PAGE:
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To help endangered animals, move them into cities

In a world disrupted by climate change and habitat loss, we should recognize that non-native biodiversity in cities could make sense as a strategy to avoid the loss of major evolutionary lineages.
January 23, 2019

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In order to save species from extinction, conservationists often move endangered animals to places where new populations might thrive. These places are typically wild or protected areas, and located within the historical geographic range of that species. But why not move endangered animals into cities?

“We have created urban habitats that no native species, but some non-natives can and will fill,” writes Brad Shaffer, an ecologist and evolutionary biologist at the University of California, Los Angeles, in the journal Nature Sustainability. “Should we wait and see what species show up, or should we be proactive and actually consider intentional introductions before species arrive on their own?”

Long seen as being nature-poor, cities are increasingly understood as potentially rich and abundant hosts of nonhuman life. Ecological niches abound for creatures who can tolerate human disturbance. Often these are historically non-native species who, transplanted by accident or irresponsibility, adapted to new circumstances or found conditions similar to those in which they evolved.

Red-eared slider turtles, now found in urban waterways across North America, are descended from unwanted pets. One-third of the reptile and amphibian species living in Miami can be traced to shipping stowaways and escapees from captivity. European starlings populated the New World after their release in the 19th century by a German immigrant fixated on establishing populations of birds mentioned in Shakespeare’s plays.

Starlings and red-eared sliders, still common in their historical ranges, are hardly conservation darlings — but sometimes the newcomers are endangered. There are more red-crowned Amazon parrots in Los Angeles than remain in their native Mexican home. Green and gold bellfrogs, vulnerable in their dwindling range along Australia’s southeastern coast, are thriving in New Zealand.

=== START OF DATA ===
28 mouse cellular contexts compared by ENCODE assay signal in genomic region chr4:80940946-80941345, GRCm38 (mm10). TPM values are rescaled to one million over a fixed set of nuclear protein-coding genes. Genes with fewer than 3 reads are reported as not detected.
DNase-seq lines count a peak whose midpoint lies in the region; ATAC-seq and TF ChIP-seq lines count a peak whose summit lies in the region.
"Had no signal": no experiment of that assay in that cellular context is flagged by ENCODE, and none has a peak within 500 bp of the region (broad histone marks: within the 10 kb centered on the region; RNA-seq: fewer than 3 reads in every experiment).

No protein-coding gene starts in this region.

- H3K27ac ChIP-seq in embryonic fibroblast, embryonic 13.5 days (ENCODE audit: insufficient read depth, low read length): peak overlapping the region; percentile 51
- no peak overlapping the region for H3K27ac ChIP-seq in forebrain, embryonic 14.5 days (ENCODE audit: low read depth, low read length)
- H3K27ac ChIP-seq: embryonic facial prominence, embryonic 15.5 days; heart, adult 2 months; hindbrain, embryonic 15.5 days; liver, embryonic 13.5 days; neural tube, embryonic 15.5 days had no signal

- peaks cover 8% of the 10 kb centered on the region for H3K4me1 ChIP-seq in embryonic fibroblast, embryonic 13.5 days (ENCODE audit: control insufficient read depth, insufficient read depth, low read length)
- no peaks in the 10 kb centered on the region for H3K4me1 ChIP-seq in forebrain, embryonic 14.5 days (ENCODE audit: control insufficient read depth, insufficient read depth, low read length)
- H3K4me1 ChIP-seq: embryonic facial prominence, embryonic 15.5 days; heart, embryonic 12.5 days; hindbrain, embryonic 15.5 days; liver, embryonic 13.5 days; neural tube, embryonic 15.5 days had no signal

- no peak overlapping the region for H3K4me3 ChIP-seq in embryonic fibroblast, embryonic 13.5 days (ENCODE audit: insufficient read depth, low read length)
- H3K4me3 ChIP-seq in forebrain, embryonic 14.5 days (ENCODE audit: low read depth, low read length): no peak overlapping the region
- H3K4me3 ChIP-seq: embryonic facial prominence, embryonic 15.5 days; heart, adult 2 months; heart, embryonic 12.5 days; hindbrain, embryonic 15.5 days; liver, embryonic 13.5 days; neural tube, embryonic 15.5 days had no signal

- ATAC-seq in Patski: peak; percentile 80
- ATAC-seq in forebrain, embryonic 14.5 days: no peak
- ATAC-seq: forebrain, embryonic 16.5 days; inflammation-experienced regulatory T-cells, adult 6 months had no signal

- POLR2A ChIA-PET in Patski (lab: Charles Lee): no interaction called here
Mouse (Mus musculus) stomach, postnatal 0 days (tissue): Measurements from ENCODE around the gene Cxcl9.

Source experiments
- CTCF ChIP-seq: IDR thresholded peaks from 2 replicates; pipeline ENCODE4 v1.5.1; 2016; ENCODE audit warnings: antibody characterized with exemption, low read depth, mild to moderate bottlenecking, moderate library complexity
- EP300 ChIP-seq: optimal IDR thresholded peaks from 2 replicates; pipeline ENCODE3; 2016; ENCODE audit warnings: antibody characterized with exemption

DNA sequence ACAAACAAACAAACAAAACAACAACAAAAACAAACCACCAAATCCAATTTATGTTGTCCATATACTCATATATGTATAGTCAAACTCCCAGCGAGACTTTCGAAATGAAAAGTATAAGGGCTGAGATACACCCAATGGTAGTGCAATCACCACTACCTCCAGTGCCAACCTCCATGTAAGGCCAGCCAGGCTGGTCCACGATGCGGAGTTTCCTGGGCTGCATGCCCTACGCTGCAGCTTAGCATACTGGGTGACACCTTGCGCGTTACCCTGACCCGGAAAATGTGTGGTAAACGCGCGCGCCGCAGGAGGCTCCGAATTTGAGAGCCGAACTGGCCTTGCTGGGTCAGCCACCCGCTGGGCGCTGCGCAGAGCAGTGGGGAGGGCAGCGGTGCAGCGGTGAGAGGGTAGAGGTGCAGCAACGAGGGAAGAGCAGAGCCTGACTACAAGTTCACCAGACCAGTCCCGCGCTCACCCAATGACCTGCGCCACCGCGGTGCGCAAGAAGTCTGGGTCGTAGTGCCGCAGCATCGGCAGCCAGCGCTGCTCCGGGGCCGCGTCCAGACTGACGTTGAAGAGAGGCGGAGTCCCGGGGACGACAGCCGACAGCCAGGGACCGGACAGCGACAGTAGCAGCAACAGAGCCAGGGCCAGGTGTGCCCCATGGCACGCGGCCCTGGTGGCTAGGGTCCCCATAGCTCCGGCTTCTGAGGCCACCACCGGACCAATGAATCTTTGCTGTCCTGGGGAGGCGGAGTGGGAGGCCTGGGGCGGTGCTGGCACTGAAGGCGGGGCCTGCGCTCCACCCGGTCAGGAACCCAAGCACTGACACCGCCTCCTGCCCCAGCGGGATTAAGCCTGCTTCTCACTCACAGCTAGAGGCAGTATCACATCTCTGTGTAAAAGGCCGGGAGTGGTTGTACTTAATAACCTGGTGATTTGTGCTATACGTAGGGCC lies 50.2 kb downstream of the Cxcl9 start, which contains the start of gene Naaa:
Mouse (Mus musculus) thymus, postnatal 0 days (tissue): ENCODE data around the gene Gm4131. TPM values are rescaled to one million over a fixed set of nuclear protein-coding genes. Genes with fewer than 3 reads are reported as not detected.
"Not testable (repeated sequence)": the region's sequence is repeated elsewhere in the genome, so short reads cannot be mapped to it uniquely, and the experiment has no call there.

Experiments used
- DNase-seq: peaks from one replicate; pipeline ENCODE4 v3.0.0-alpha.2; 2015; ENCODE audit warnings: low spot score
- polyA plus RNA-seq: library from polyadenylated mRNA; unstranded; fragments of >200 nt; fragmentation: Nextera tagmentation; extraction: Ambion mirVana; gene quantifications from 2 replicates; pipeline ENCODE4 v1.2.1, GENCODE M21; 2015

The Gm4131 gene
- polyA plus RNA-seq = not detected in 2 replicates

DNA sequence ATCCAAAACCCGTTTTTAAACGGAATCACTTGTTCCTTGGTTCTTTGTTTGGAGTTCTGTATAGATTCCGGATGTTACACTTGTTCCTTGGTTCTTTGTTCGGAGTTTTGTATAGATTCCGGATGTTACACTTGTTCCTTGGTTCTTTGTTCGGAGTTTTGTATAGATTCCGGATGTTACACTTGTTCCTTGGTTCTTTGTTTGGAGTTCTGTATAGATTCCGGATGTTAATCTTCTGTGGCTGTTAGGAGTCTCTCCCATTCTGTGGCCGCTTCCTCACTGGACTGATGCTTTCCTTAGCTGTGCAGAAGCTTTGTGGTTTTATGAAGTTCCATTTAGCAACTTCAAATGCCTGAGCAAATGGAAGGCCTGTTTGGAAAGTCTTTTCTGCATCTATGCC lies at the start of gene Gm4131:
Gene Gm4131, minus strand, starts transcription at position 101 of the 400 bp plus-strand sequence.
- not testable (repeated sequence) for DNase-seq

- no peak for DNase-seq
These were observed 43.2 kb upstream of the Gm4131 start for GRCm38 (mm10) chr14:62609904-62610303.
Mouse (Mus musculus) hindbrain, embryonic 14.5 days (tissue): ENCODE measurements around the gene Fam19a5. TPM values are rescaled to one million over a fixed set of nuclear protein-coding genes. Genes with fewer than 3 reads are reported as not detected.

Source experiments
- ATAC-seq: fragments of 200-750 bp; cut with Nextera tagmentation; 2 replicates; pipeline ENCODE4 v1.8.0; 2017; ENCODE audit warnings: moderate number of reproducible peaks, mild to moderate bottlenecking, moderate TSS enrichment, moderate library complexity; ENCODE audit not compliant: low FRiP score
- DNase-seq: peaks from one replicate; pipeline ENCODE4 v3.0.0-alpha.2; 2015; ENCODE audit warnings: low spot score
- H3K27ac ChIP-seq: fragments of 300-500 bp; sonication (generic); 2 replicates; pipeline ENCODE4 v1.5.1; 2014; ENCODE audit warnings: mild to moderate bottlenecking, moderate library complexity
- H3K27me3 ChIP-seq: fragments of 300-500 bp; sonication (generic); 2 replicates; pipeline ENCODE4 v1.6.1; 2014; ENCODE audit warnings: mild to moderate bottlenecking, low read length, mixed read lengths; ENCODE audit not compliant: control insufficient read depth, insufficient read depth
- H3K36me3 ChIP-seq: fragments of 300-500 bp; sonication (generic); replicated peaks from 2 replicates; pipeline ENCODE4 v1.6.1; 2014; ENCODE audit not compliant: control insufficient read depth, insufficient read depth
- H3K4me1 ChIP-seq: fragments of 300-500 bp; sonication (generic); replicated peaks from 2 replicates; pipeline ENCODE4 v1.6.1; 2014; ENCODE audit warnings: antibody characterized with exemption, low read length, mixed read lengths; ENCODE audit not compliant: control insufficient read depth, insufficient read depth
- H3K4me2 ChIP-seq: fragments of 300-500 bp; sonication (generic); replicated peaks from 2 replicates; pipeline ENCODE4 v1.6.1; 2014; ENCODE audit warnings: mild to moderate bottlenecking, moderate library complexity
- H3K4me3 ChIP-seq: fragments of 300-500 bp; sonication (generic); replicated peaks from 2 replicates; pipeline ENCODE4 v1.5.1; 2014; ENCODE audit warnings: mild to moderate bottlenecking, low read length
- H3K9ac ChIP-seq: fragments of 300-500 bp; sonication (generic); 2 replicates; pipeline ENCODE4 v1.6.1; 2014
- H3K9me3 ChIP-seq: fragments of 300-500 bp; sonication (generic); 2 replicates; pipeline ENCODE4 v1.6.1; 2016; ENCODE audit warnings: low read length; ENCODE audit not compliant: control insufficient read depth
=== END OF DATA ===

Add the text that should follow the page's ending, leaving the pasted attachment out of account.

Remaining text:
“These populations ensure that the species will not go extinct,” writes Shaffer. “What’s more, they are living as wild, unmanaged populations, not in zoos or under captive management.” Given the conservation potential and the fact that accidental species relocation occurs so readily, why not try to manage the process?

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Ecologists and conservationists might “analyse a global set of appropriate candidate species, and determine those that could thrive in a given city” and that local residents will accept, writes Shaffer. This would mean promoting the presence of non-native species — something that, he concedes, runs counter the native-versus-intruder dichotomy that underlies mainstream conservation.

“In no way is this a proposal that we normalize non-native species and welcome them all with open arms,” Shaffer writes. “Rather, it is a proposal that in a world disrupted by rapid climate change and habitat loss, we should recognize that non-native biodiversity in cities could make sense as a strategy to avoid the loss of major evolutionary lineages and as a source of wonder and inspiration.”

Such plans would also need to account for urban dwellers whose relationship to nature involves care for common and individual animals, not just species. Cities have, for the most part, been exempted from growing controversies over the practice of killing common animals to protect rare ones — something that could change if cities are used as havens for endangered transplants.

In short, Shaffer’s idea is complicated. Then again, conservation in a climate-changed world of 8.5 billion people is complicated. “We can also embrace the unique ecosystems that we create,” writes Shaffer, who concludes with the example of Hawaii’s newly-established gold dust day geckos, a common species originally native to Madagascar.

At least 43 other lizard species could have filled that same niche. “Could we have had the critically endangered Phelsuma anatanosy, or any of the other 19 declining species of the genus,” asks Shaffer. “No one explicitly asked that question. Going forward, perhaps we should.”

Source: Shaffer, H. Bradley. “Urban biodiversity arks.” Nature Sustainability, 2018.

Image: Ingrid Taylar /via Flickr 


About the author: Brandon Keim is a freelance journalist specializing in animals, nature and science, and the author of The Eye of the Sandpiper: Stories From the Living World. Connect with him on Twitter, Instagram and Facebook.

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